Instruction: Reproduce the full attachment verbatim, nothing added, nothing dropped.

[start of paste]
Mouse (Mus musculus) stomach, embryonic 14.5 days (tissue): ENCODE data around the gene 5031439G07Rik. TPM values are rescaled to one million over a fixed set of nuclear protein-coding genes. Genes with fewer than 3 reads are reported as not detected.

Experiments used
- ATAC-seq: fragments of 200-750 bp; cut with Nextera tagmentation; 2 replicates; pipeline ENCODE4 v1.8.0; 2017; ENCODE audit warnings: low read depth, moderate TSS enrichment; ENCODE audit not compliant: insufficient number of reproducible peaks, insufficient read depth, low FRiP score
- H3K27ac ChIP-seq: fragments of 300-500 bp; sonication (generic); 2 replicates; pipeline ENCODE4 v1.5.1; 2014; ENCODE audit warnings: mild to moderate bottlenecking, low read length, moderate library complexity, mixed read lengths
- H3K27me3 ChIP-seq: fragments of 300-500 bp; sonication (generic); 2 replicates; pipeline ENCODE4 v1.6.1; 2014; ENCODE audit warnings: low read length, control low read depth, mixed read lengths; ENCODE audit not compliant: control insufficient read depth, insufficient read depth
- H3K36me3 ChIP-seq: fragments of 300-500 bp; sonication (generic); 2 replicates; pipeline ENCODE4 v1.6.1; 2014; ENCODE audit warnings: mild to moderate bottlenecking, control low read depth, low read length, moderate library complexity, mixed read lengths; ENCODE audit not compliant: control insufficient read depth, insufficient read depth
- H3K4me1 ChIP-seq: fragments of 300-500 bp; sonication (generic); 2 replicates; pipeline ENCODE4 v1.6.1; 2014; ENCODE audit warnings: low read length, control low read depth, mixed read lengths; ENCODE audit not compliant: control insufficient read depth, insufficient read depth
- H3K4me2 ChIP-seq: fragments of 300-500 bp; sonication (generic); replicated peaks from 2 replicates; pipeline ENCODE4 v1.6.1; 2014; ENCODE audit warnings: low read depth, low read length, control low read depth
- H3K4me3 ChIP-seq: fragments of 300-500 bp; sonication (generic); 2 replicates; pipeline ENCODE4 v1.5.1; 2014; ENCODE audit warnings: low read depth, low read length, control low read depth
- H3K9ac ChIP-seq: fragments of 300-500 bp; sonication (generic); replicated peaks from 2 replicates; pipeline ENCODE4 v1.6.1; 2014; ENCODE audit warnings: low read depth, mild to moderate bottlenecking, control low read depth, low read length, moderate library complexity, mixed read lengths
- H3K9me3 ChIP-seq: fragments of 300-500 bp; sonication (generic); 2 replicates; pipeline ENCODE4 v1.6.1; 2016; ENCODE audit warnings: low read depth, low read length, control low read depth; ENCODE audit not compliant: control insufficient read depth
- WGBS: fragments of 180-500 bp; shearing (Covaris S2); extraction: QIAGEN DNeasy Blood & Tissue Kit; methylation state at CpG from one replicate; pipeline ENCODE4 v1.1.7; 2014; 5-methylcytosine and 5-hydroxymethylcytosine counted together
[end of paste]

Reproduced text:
Mouse (Mus musculus) stomach, embryonic 14.5 days (tissue): ENCODE data around the gene 5031439G07Rik. TPM values are rescaled to one million over a fixed set of nuclear protein-coding genes. Genes with fewer than 3 reads are reported as not detected.

Experiments used
- ATAC-seq: fragments of 200-750 bp; cut with Nextera tagmentation; 2 replicates; pipeline ENCODE4 v1.8.0; 2017; ENCODE audit warnings: low read depth, moderate TSS enrichment; ENCODE audit not compliant: insufficient number of reproducible peaks, insufficient read depth, low FRiP score
- H3K27ac ChIP-seq: fragments of 300-500 bp; sonication (generic); 2 replicates; pipeline ENCODE4 v1.5.1; 2014; ENCODE audit warnings: mild to moderate bottlenecking, low read length, moderate library complexity, mixed read lengths
- H3K27me3 ChIP-seq: fragments of 300-500 bp; sonication (generic); 2 replicates; pipeline ENCODE4 v1.6.1; 2014; ENCODE audit warnings: low read length, control low read depth, mixed read lengths; ENCODE audit not compliant: control insufficient read depth, insufficient read depth
- H3K36me3 ChIP-seq: fragments of 300-500 bp; sonication (generic); 2 replicates; pipeline ENCODE4 v1.6.1; 2014; ENCODE audit warnings: mild to moderate bottlenecking, control low read depth, low read length, moderate library complexity, mixed read lengths; ENCODE audit not compliant: control insufficient read depth, insufficient read depth
- H3K4me1 ChIP-seq: fragments of 300-500 bp; sonication (generic); 2 replicates; pipeline ENCODE4 v1.6.1; 2014; ENCODE audit warnings: low read length, control low read depth, mixed read lengths; ENCODE audit not compliant: control insufficient read depth, insufficient read depth
- H3K4me2 ChIP-seq: fragments of 300-500 bp; sonication (generic); replicated peaks from 2 replicates; pipeline ENCODE4 v1.6.1; 2014; ENCODE audit warnings: low read depth, low read length, control low read depth
- H3K4me3 ChIP-seq: fragments of 300-500 bp; sonication (generic); 2 replicates; pipeline ENCODE4 v1.5.1; 2014; ENCODE audit warnings: low read depth, low read length, control low read depth
- H3K9ac ChIP-seq: fragments of 300-500 bp; sonication (generic); replicated peaks from 2 replicates; pipeline ENCODE4 v1.6.1; 2014; ENCODE audit warnings: low read depth, mild to moderate bottlenecking, control low read depth, low read length, moderate library complexity, mixed read lengths
- H3K9me3 ChIP-seq: fragments of 300-500 bp; sonication (generic); 2 replicates; pipeline ENCODE4 v1.6.1; 2016; ENCODE audit warnings: low read depth, low read length, control low read depth; ENCODE audit not compliant: control insufficient read depth
- WGBS: fragments of 180-500 bp; shearing (Covaris S2); extraction: QIAGEN DNeasy Blood & Tissue Kit; methylation state at CpG from one replicate; pipeline ENCODE4 v1.1.7; 2014; 5-methylcytosine and 5-hydroxymethylcytosine counted together